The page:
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The doppler effect complicates any attempt to dir

One way to understand this problem is to imagine that the clocks are equipped with a little radio transmitter that broadcasts the clock reading with every tick: "I read 12:00:00", then one second later "I read 12:00:01", and a second after that "I read "12:00:02", and so forth. Watching the other observer's clock is equivalent to receiving these radio signals (the signals reach our radio receiver at the same time that light reflected from the hands of the clock reaches our eyes).

Now there are two factors that affect the time interval between the arrival of successive signals. One is time dilation, and it is the same as long as the relative velocity of the two observers is constant. The other is the travel time between clock and receiver, and it changes with every tick because the distance between the two observers is always changing.

Obviously if the two observers are at rest relative to one another, they will each receive one signal per second from the other clock. If we don't go to some extra work to also set the clocks to read the same time they won't agree about what time it is, but that's beside the point; what matters is that the interval between the arrival of successive signals is one second.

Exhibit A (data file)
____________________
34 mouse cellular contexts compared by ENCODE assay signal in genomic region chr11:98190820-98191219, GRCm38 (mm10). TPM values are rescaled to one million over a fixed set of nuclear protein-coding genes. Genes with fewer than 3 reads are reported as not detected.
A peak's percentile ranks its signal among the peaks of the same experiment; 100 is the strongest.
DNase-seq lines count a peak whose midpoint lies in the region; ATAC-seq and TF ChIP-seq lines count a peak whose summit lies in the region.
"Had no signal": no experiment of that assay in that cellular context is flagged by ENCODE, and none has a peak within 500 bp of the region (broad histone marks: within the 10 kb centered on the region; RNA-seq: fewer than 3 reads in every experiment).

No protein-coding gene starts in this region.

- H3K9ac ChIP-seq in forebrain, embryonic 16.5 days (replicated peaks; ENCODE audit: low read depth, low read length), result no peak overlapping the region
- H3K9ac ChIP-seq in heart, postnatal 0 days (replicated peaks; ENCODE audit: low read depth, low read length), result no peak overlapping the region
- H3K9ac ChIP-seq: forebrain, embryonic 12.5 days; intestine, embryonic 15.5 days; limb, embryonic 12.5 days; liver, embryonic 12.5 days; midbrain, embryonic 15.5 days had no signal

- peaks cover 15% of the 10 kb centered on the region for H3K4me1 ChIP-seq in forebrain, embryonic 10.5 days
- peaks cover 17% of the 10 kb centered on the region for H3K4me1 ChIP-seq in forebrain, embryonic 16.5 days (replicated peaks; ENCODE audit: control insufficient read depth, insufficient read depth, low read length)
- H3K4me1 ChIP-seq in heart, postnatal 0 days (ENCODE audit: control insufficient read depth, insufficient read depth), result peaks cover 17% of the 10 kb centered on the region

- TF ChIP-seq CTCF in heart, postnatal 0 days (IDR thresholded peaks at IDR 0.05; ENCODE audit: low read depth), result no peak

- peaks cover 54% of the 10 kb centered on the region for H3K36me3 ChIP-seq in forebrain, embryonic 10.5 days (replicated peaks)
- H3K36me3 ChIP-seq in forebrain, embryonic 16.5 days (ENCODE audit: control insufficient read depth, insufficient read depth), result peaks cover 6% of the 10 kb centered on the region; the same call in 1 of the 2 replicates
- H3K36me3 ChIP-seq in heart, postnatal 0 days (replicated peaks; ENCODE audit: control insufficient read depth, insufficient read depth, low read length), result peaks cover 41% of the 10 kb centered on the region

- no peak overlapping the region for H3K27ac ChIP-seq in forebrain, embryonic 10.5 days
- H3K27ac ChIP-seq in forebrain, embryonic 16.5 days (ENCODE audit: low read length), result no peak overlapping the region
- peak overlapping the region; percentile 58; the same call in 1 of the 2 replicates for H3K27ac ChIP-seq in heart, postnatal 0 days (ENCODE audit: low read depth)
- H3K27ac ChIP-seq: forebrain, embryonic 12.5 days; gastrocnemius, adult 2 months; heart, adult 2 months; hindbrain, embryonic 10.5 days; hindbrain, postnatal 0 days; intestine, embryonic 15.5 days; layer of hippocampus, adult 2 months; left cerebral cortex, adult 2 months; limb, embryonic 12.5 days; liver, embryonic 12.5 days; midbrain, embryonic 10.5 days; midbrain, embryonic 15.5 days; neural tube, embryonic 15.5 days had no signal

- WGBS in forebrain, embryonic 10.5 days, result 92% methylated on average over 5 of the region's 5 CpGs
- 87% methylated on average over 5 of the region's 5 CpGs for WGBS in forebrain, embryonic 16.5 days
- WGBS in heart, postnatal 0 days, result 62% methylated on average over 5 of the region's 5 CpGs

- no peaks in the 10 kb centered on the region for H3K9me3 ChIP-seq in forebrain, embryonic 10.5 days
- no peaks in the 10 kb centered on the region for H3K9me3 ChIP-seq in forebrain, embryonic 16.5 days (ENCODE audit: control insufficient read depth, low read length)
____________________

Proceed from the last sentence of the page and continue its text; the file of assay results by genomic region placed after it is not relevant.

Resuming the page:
If the two observers are moving towards one another, both will receive more than one signal per second from the other clock. Each signal will have a shorter distance to travel than its predecessor, so will spend less time in flight. The visual experience, what is actually "seen", is that the other clock is running fast. Conversely, if they are moving away from each other, each signal will have to spend more time in flight than its predecessor, and both observers "see" the other clock running slow.

Time dilation only comes into the picture when the two observers subtract the light travel time from the arrival time to find the time when the signal left the source. When they do this calculation, they both find that the other clock is running slow relative to their own. However, that's a calculation, not something that they actually see with their eyes and their radio receivers.